I discovered Paul was very tactful. When I returned an hour later he had taken the stepladder indoors and hadn't mentioned my difficulty to Carol. I let her have a quick ride up and down the lane (should have asked the owner first though) but did it because she would need a leg up to get on so would not tease me when I needed help

To test out my theory I used their wall again, and this time with Carol pushing me, I successfully (though not elegantly !) reached the lofty saddle.

You know that Paul is very nice. Perhaps I should ride over to Carol's again when she is out so I can get him to help me up ? No I'm NOT SERIOUS, only joking. I also ought to add (before Mike does) that these days it is definitely NOT a good idea for a rider (especially a lone female) to ask complete strangers to help her get on her horse !!!!!!

I also read some alarming statistics that the majority of horse riding accidents occur whilst the rider is mounting the horse.


Has anyone else had problems / embarrassing moments when getting on or off a horse.
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  #32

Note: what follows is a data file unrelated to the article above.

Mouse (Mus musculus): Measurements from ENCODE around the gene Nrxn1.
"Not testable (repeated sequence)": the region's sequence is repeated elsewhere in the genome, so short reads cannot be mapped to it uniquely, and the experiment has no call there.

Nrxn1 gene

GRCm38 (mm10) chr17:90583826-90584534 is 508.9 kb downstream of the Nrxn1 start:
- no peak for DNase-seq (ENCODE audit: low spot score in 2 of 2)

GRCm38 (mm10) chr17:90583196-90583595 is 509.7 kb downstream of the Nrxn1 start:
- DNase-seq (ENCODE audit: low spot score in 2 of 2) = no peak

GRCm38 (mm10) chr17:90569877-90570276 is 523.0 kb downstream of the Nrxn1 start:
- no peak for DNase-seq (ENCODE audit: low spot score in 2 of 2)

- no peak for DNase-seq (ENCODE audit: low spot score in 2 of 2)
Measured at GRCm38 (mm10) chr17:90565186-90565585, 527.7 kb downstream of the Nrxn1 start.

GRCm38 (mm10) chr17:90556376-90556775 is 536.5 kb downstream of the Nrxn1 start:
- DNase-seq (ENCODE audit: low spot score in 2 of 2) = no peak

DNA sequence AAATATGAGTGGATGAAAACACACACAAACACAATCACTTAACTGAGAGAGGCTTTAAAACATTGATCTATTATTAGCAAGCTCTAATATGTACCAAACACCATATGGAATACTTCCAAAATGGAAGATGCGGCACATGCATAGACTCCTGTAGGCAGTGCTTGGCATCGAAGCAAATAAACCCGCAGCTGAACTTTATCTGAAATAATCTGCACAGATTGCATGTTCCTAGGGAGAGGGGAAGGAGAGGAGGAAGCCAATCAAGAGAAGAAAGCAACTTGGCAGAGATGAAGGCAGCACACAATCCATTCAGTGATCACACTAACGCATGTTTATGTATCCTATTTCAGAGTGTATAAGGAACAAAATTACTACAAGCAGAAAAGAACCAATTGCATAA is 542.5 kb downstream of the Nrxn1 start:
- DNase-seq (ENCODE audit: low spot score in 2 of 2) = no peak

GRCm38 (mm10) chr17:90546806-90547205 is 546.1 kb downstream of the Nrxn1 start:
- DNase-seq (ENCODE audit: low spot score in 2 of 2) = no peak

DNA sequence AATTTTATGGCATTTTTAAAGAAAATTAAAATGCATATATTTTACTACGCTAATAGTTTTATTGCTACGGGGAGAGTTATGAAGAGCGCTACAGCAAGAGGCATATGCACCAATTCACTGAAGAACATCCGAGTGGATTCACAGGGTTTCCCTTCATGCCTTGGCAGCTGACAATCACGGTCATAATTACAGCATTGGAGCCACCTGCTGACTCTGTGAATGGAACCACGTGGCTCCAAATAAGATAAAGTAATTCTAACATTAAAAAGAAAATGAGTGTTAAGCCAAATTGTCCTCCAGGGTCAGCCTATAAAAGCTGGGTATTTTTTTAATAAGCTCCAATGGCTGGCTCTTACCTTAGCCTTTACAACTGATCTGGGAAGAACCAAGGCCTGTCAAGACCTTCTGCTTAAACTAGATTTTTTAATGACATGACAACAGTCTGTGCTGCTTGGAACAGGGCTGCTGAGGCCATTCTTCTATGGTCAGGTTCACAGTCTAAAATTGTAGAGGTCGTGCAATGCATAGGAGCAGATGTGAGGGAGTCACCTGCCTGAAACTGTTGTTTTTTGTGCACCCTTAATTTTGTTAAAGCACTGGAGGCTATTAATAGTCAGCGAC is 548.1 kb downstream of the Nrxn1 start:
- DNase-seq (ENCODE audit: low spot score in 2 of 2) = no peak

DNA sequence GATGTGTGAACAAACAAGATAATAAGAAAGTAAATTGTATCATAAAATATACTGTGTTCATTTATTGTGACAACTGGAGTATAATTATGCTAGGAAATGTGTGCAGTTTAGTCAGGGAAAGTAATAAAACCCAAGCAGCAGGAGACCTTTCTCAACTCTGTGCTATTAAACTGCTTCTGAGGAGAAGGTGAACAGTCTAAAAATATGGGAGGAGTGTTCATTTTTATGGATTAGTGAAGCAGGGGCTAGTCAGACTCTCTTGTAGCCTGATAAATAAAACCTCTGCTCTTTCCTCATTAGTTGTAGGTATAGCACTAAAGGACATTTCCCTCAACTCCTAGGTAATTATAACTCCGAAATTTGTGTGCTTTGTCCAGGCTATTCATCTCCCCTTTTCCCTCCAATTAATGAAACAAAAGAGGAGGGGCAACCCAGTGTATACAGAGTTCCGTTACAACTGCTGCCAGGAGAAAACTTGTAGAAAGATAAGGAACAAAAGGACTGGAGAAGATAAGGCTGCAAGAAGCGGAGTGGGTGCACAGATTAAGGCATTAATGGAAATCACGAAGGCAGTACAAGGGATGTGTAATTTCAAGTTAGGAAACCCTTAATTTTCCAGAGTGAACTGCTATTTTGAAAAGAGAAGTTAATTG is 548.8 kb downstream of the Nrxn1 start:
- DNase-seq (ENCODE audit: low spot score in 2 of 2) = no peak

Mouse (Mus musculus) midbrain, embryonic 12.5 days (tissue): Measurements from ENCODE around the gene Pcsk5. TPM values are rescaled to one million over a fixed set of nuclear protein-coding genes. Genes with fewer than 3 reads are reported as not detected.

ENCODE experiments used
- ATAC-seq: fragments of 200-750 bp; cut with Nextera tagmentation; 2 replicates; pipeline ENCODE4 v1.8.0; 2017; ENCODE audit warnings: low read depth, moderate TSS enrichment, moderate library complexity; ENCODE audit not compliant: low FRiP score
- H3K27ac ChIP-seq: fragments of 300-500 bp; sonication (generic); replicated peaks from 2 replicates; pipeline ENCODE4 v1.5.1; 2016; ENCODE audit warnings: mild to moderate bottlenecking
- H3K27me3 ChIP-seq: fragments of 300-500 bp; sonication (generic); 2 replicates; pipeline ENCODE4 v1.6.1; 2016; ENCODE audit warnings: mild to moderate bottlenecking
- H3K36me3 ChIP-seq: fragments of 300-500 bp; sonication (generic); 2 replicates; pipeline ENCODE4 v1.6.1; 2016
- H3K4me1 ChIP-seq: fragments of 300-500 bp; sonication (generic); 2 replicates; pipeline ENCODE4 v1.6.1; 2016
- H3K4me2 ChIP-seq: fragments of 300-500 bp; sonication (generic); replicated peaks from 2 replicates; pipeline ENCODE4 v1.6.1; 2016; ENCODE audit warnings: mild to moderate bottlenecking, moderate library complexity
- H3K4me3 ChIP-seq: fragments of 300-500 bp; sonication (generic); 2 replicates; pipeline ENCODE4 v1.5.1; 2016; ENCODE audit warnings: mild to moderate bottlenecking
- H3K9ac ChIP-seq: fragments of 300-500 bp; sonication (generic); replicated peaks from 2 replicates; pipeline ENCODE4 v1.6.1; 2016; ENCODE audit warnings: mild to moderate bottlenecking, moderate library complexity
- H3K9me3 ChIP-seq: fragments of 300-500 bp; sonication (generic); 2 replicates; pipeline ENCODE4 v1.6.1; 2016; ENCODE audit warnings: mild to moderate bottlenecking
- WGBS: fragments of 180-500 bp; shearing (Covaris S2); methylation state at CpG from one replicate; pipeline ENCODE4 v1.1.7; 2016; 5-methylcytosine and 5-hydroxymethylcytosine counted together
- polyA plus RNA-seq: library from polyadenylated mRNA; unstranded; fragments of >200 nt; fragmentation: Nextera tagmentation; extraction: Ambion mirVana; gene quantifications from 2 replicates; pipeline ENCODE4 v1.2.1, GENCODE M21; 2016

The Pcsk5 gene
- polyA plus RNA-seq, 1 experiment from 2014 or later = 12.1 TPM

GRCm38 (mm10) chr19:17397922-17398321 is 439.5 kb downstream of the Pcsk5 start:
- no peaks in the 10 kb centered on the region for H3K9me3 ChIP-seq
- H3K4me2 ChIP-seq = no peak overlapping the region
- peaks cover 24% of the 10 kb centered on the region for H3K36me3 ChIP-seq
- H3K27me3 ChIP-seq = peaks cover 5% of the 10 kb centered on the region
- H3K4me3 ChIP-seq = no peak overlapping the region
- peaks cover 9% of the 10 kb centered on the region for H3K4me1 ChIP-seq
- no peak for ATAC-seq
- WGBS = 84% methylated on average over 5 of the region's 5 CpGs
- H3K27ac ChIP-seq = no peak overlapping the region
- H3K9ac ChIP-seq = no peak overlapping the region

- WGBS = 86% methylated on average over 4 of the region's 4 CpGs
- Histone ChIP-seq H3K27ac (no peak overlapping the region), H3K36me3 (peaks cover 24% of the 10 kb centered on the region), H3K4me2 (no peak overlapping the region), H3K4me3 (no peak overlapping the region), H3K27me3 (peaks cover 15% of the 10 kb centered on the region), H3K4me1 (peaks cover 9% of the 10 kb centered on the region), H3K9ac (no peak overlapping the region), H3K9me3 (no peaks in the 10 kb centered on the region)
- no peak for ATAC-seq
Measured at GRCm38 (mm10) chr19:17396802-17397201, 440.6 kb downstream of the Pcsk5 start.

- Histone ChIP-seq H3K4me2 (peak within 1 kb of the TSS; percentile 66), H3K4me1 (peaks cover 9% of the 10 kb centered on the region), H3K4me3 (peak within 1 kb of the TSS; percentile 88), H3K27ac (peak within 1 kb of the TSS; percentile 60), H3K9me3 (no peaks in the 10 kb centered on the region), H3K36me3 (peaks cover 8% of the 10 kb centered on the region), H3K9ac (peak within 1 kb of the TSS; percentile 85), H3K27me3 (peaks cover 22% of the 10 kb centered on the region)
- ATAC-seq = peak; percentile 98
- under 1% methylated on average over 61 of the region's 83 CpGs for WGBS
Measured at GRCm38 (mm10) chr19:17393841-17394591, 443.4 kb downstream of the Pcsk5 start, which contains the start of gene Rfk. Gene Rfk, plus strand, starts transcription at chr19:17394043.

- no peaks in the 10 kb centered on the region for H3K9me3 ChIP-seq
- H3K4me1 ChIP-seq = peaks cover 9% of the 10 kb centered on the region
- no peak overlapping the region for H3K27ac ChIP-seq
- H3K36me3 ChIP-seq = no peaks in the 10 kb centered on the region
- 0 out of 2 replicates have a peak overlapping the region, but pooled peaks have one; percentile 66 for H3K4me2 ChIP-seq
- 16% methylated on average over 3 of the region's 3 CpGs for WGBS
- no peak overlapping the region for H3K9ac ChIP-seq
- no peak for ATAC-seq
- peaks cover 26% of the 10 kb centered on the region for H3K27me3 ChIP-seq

Old 26th Sep 2001, 08:54 PM
ros ros is offline
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Ho yes! But chiefly because my most recent mounts have been so b---- fat that the saddle slips under their tummies. (I'm too soft to girth them up tight enough to get on.)

Once upon a time I used to be able to vault on, but that was about 20 years ago when I was 5'10'' and my mare was 14.3hh (I'm still 5'10'' but my horses are 16.3hh and 16.1hh and I'm not even going to bother trying - unless, of course, I can find a handsome young man to give me a push...)
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  #33  
Old 27th Sep 2001, 05:20 PM
TD TD is offline
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A handsome young man would work well for me too!!
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  #34  
Old 27th Sep 2001, 07:13 PM
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floppy floppy is offline
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work well for me too but i think i would have to change the hros ei ride to a bigger one...and then recosnider my dreams of owning an icelandic and buy a big 18hh horse!
I dont think any young handssome man would help me in mounting a 14.2hh haflinger with me being 5'7 and able to volt up into the saddle anyway
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  #35  
Old 2nd Oct 2001, 07:42 AM
Weekender Weekender is offline
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Embarassing

A new horse arrived at our riding school recently and were all puzzled his name, Buster. Seemed more appropriate for a fiesty pony or a chunky cob, rather than this elegant 17.2hh TB, but school reluctant to change name as its supposed to be unlucky.

But after last weekend, we believe it may have been an abbreviation for something like Jodzbuster.